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ERIC Number: ED089385
Record Type: RIE
Publication Date: 1973-Dec
Reference Count: 0
Children and Television Violence.
Meyer, Timothy P.
Department of Speech--Educational Services Report, v5 n2 p17-30 December 1973
The question of whether violence depicted on television causes viewers to act aggressively is meaningless because it implies a simple "yes" or "no" response. Effects of mass media depend on the types of viewers and content as well as the conditions of message reception. Television violence can affect the behavior of children on some occasions. Studies of media violence have revealed one or more of three general effects. First, children can learn violent acts through observation but will or will not tend to imitate them depending on whether the violent acts are perceived as rewarding or not. Second, media content can increase the likelihood of aggressive behavior by the viewer if he is predisposed to aggression by feelings of anger toward another person. Finally, however, the viewing of violence can reduce the likelihood of aggressive behavior if the content provides some form of catharsis for the angered viewer or if it does not provide positive reinforcement for aggressive action. The proportion of children affected by television violence has yet to be determined, but such program content seems to be doing far more harm than good. (RN)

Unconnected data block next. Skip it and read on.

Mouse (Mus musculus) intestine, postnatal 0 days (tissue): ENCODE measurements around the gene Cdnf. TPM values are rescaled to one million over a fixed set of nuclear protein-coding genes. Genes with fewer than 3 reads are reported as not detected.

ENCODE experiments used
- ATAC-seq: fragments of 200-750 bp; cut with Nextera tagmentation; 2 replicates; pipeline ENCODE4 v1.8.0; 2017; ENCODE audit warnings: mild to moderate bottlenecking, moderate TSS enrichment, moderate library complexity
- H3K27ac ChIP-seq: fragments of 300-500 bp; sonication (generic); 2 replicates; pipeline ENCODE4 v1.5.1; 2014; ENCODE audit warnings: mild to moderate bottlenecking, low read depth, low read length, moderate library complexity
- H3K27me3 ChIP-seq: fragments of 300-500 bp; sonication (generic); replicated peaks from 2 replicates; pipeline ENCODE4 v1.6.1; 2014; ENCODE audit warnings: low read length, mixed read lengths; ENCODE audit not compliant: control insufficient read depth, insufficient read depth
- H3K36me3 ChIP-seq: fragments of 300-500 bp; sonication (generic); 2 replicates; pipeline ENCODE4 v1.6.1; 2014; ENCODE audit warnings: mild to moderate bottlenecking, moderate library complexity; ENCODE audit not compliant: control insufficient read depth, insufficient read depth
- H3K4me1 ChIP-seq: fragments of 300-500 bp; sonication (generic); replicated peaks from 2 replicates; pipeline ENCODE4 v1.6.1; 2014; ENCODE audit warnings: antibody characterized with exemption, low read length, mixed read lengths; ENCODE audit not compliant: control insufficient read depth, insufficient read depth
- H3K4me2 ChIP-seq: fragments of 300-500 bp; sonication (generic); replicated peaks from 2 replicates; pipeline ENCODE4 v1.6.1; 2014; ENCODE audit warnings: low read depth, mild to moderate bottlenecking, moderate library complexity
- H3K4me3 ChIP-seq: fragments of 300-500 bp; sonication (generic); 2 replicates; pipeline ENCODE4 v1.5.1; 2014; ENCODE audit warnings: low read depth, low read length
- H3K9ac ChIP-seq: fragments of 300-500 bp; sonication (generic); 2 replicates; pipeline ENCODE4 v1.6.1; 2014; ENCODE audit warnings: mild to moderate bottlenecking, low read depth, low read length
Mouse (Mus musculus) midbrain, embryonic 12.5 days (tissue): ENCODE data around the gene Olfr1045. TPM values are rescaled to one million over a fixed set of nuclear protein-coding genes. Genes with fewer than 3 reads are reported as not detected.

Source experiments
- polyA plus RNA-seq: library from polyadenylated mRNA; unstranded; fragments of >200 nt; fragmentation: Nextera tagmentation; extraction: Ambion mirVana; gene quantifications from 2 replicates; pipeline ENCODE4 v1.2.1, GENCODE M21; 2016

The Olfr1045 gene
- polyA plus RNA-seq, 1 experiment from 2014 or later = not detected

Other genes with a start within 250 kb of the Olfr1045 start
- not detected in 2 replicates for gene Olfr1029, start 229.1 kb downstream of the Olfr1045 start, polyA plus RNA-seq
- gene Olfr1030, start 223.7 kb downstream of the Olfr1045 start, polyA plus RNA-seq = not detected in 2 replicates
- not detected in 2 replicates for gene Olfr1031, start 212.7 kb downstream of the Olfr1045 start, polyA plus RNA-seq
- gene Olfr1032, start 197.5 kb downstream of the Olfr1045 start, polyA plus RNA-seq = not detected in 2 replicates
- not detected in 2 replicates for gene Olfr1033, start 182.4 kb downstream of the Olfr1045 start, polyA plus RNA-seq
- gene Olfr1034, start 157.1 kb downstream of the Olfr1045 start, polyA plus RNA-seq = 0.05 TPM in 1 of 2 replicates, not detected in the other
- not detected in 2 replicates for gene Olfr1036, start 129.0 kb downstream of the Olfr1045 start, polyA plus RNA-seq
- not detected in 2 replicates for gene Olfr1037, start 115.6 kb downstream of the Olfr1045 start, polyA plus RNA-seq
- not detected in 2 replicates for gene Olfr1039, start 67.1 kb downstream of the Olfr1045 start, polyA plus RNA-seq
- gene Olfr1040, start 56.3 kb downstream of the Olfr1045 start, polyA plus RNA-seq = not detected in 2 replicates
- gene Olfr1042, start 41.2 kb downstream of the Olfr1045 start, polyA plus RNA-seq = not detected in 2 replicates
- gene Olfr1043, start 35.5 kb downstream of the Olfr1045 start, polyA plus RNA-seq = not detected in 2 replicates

Publication Type: N/A
Education Level: N/A
Authoring Institution: Massachusetts Speech Association.; Massachusetts Univ., Amherst. Dept. of Communication Studies.